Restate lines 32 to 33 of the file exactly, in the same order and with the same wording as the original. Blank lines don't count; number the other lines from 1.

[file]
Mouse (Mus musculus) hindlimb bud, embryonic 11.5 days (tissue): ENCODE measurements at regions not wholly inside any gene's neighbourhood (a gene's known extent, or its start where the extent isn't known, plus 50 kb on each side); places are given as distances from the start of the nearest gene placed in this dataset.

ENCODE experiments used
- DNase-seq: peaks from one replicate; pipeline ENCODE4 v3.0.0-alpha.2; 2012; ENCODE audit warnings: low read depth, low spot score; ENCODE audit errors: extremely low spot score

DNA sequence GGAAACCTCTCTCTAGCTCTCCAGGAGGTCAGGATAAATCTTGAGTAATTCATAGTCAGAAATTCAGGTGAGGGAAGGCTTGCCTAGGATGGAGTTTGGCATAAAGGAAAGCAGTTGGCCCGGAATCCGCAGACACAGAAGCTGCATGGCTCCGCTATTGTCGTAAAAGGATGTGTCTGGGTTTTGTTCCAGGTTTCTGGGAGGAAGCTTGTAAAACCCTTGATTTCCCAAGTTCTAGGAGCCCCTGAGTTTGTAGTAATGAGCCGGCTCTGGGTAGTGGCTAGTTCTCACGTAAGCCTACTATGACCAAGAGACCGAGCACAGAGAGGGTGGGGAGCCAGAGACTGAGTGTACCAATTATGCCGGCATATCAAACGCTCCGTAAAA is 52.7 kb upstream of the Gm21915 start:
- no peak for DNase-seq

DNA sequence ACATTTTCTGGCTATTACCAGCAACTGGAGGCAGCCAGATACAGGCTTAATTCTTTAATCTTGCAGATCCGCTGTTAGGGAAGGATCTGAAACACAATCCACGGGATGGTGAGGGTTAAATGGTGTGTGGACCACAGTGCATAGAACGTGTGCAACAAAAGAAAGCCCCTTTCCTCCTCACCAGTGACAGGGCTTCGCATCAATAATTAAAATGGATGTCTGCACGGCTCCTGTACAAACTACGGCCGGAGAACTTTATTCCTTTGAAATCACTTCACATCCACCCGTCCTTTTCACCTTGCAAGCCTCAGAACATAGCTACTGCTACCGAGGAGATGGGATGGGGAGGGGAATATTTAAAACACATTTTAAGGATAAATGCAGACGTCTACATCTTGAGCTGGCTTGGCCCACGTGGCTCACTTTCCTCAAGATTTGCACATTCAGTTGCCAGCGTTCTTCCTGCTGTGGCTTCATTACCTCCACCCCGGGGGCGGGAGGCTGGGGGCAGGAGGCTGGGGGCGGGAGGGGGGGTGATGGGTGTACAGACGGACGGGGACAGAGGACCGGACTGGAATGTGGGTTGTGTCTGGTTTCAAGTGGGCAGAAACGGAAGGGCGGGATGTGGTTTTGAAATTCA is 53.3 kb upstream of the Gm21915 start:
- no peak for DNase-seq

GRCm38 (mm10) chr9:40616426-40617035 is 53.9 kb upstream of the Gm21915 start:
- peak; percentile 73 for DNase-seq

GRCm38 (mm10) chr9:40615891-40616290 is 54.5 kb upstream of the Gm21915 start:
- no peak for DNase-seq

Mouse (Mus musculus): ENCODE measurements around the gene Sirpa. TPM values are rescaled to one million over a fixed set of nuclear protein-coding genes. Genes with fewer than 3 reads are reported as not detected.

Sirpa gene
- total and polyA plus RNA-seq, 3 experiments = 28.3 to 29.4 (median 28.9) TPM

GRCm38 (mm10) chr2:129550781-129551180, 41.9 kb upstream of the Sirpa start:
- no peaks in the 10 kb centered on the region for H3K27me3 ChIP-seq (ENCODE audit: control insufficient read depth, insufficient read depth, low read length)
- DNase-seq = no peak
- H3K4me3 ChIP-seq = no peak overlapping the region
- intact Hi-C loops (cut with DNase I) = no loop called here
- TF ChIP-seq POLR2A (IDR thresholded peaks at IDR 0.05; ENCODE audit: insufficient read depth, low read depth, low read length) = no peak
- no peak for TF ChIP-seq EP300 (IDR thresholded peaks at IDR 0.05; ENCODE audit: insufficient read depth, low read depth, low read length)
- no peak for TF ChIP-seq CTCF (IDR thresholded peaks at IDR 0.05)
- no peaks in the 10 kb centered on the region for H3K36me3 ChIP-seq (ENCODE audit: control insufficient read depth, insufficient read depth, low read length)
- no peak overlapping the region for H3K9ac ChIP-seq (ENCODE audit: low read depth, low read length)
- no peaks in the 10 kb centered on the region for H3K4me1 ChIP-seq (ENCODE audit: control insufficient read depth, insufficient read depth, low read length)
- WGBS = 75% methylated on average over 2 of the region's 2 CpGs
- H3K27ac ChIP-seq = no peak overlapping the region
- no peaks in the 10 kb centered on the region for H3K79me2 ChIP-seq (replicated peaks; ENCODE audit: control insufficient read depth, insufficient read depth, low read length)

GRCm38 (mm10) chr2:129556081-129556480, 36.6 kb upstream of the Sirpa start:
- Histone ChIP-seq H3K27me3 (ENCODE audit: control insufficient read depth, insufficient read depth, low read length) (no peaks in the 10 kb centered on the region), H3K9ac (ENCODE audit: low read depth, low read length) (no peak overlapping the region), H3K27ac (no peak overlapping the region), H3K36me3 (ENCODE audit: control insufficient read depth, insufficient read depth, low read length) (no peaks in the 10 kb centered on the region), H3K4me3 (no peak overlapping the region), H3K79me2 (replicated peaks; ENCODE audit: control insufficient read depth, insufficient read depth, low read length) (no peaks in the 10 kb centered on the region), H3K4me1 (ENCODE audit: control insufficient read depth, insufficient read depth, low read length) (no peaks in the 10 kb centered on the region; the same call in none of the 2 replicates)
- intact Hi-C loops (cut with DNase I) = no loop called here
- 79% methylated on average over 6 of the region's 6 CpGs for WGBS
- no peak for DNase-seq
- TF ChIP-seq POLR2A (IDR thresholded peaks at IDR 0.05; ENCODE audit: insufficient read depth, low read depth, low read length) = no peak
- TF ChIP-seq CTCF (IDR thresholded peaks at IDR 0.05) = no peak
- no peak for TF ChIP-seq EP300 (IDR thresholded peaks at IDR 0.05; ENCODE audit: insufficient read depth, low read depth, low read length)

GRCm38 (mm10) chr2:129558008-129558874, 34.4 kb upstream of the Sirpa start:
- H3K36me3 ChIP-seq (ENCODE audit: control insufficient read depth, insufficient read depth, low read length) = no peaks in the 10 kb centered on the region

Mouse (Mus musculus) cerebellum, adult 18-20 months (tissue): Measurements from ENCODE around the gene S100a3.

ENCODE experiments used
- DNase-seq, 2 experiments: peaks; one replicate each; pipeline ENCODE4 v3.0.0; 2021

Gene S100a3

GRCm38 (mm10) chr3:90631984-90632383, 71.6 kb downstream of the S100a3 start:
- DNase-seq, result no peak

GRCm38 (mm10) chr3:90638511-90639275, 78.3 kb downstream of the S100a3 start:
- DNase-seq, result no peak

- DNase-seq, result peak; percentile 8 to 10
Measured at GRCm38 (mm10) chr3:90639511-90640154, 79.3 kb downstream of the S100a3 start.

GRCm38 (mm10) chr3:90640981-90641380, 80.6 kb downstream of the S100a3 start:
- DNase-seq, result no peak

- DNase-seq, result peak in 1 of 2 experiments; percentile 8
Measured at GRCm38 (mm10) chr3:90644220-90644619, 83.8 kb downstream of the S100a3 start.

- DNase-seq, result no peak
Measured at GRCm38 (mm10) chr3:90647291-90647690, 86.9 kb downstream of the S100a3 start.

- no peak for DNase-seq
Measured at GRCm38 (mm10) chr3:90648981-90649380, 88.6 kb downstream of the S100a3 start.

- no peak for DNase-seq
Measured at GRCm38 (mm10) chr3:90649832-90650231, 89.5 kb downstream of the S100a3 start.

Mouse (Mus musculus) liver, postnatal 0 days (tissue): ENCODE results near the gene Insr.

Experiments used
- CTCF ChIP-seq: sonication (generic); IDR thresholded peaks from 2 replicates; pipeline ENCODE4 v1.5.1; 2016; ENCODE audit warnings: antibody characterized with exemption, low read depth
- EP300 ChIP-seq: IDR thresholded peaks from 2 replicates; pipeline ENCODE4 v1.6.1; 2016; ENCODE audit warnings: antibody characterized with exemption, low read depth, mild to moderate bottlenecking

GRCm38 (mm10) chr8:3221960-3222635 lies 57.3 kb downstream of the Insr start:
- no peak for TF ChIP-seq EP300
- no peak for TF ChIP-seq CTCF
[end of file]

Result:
- 79% methylated on average over 6 of the region's 6 CpGs for WGBS
- no peak for DNase-seq